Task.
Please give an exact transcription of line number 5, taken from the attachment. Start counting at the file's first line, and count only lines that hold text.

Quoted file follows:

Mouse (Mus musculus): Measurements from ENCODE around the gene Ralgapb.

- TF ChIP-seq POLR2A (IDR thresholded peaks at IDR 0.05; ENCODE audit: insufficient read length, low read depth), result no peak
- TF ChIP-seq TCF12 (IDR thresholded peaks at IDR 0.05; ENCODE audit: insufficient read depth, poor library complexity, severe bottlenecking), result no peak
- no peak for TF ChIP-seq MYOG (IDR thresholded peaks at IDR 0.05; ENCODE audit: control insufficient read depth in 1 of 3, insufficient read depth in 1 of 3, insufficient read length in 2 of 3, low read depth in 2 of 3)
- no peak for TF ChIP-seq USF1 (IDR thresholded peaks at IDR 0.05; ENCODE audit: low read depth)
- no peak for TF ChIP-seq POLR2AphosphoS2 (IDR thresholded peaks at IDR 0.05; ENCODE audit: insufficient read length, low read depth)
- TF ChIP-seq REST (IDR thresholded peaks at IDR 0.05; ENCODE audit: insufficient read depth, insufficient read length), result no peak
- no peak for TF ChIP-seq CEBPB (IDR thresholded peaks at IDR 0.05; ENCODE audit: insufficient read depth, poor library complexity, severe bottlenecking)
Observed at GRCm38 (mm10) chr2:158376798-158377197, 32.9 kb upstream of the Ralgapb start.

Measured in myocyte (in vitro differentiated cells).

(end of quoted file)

- no peak for TF ChIP-seq USF1 (IDR thresholded peaks at IDR 0.05; ENCODE audit: low read depth)